Vegans are often questioned on how they get adequate protein without meat or dairy. “That is definitely one of the things that a lot of people focus on,” Burritt said. “If you’re eating enough calories and are eating a variety of foods, you’re getting enough protein. You only need a small percentage of your diet to be from protein, 10 to 15 percent of your total day’s calories.”
While some use veganism or vegetarianism to mask an eating disorder, Burritt said the best way to avoid any deficiencies is to sit down and plan out what foods you need to incorporate into your diet to be sure you are getting a variety of foods and the range of nutrients they provide – from dark, leafy greens to fresh fruits and vegetables, beans, nuts, seeds, legumes and whole grains.
Veganism Permeates The Mainstream
As the vegan trend continues to build in the U.S., grocery stores are stocking the shelves with more animal-free food options. While grocers like Whole Foods and Trader Joe’s have carried vegetarian and vegan options for many years, chain stores owned by major corporations, such as Albertson’s, Ralphs and Vons, have dedicated sections for dairy and meat analogs and tofu products.
Fresh & Easy Neighborhood Market has stores across California, Arizona and some in Nevada. Brendan Wonnacott, spokesperson for Fresh & Easy, said the grocery chain is currently developing a list of vegetarian and vegan food options each store carries that will be made available online and in stores. There are currently three markets in Long Beach.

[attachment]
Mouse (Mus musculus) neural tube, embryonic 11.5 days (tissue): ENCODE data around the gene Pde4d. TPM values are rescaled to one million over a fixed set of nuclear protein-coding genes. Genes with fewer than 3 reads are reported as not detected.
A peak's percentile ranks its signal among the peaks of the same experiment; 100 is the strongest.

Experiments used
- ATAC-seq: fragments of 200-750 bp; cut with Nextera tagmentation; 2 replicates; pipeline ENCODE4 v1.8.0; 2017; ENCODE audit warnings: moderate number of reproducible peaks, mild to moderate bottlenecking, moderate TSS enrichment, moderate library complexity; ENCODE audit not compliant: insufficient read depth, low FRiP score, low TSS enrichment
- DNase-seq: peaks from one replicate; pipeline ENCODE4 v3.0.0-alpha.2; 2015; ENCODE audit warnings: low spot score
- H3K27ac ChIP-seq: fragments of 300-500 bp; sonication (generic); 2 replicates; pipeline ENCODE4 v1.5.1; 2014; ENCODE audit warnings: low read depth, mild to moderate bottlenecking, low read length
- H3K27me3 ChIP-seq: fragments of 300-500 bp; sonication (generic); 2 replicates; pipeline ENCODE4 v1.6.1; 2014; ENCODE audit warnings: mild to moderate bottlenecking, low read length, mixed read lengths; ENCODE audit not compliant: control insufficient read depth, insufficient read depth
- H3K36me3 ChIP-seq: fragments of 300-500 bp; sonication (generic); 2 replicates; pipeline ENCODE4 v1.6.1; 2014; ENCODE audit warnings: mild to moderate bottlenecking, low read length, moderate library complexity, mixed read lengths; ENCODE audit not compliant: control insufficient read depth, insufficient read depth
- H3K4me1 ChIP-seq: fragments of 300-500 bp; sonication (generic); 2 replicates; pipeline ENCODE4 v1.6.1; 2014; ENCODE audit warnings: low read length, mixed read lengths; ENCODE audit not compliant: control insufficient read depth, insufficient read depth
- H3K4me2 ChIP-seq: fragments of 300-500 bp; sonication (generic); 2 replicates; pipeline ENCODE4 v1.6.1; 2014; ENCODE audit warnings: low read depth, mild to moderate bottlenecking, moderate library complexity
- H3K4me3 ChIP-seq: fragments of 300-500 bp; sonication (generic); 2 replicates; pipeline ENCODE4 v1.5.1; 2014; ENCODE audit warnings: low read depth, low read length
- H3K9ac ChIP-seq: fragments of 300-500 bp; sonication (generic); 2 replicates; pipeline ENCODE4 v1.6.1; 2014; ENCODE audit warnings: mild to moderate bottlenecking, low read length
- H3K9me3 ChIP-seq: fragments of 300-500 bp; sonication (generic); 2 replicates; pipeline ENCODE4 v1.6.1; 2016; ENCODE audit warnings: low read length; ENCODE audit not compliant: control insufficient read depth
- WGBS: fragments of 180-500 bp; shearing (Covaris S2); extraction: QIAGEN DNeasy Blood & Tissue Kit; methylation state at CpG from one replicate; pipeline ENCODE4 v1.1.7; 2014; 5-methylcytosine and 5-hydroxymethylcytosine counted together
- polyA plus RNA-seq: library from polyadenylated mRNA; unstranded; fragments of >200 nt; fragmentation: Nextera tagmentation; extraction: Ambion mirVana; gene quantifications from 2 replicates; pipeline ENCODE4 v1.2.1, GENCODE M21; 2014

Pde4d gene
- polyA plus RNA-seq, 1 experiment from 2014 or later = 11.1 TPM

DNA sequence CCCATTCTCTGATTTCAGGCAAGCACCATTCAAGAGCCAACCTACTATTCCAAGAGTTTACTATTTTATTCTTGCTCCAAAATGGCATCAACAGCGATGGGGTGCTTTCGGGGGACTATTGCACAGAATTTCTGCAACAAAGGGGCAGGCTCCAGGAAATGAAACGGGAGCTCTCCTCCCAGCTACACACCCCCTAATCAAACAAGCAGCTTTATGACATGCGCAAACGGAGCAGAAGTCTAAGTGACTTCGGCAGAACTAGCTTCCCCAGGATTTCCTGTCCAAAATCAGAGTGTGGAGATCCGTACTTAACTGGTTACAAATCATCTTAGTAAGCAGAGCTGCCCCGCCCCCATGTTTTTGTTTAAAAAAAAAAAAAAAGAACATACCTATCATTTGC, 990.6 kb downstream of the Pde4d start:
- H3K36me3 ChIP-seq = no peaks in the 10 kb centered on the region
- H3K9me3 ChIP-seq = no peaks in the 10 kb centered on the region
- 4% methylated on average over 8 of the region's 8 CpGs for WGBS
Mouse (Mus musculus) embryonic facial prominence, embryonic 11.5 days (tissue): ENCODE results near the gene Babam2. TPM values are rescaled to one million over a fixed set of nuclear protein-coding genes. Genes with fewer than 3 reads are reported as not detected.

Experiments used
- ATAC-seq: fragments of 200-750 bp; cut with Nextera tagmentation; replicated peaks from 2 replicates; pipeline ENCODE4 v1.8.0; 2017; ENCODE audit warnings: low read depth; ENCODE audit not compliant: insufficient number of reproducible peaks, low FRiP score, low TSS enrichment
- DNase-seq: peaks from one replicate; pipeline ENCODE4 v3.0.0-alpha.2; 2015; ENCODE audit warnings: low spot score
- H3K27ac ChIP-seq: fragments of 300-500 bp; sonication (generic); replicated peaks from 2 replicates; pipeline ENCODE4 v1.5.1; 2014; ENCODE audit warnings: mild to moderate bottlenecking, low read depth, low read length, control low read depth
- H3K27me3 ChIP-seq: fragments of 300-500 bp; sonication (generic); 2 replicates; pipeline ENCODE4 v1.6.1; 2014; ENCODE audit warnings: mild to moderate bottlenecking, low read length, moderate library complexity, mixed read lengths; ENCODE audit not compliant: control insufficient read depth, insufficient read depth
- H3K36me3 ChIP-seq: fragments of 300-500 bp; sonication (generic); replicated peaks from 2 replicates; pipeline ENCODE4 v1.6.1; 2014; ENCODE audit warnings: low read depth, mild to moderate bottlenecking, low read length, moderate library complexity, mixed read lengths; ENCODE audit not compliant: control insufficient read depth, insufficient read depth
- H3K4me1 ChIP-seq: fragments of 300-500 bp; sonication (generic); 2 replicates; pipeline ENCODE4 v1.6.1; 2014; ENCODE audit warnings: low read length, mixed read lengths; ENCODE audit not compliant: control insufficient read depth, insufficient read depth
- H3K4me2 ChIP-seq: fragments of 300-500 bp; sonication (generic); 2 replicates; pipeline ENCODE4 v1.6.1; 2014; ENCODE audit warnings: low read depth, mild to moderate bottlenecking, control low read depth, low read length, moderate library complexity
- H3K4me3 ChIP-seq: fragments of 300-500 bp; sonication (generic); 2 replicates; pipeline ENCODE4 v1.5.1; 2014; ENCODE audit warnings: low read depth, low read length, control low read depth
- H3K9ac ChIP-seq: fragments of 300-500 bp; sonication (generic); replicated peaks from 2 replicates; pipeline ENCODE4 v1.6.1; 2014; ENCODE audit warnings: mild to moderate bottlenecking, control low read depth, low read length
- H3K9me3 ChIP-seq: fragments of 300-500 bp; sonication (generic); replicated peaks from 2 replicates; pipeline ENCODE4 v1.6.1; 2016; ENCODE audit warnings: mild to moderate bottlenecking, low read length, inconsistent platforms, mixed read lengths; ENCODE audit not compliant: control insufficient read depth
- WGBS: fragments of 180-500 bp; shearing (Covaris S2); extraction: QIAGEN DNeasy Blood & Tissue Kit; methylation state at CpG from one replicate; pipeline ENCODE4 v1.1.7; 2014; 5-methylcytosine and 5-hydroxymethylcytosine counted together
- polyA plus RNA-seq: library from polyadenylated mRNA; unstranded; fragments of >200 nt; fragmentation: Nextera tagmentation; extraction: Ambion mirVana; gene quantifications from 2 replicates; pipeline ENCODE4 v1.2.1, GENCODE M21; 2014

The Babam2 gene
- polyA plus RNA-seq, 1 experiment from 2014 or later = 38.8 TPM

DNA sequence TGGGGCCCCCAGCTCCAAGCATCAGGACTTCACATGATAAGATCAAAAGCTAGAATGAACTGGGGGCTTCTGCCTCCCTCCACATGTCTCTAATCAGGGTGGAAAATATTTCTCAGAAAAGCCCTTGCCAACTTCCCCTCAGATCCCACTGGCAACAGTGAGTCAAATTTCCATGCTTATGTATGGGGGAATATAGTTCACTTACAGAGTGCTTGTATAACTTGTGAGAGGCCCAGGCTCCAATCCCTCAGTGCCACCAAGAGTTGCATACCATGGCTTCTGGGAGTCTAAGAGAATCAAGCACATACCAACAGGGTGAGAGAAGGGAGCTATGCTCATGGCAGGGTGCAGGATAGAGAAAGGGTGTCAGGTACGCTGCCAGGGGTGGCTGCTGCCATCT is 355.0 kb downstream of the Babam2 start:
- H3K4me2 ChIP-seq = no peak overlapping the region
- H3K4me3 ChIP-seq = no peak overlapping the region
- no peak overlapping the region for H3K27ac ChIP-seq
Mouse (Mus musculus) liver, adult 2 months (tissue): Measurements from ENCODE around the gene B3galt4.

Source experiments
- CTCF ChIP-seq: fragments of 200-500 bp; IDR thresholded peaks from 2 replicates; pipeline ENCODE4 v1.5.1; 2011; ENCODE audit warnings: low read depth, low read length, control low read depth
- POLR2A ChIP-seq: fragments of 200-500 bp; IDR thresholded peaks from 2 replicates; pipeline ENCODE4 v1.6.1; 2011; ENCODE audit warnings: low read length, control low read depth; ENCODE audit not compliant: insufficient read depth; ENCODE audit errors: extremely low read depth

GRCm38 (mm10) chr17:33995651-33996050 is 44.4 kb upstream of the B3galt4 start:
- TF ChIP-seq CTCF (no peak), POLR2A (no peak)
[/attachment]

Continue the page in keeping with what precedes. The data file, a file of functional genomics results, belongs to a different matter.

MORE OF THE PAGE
“People are looking at more options on that front. We have been looking at [products] friendly to those who want to eat less meat, and also to branch out and bring in more options for vegans as well,” Wonnacott said. “What we currently have are different meat replacement options, such as Soyrizo, Smart [brand] sausages, Smart [hot] dogs, Gardein [vegetarian] products, things along those lines.”
One restaurant has had a hold on vegetarian/vegan dining in Long Beach since 2006 – Zephyr Vegetarian Café at 340 E. 4th St. Zephyr Café Owner Breck Dockstader, a 20-year practicing vegan, said the restaurant converted to a strictly vegan menu two years ago this June.
“We’re the fattest country on the planet. People need to start eating healthy, especially in Long Beach,” Dockstader said. “We have a severe overpopulation of obese people and obese children. We need to start educating ourselves. The vegan diet, I think that’s one of the best ways.”
More vegan and vegetarian eateries have been popping up here over the past couple of years.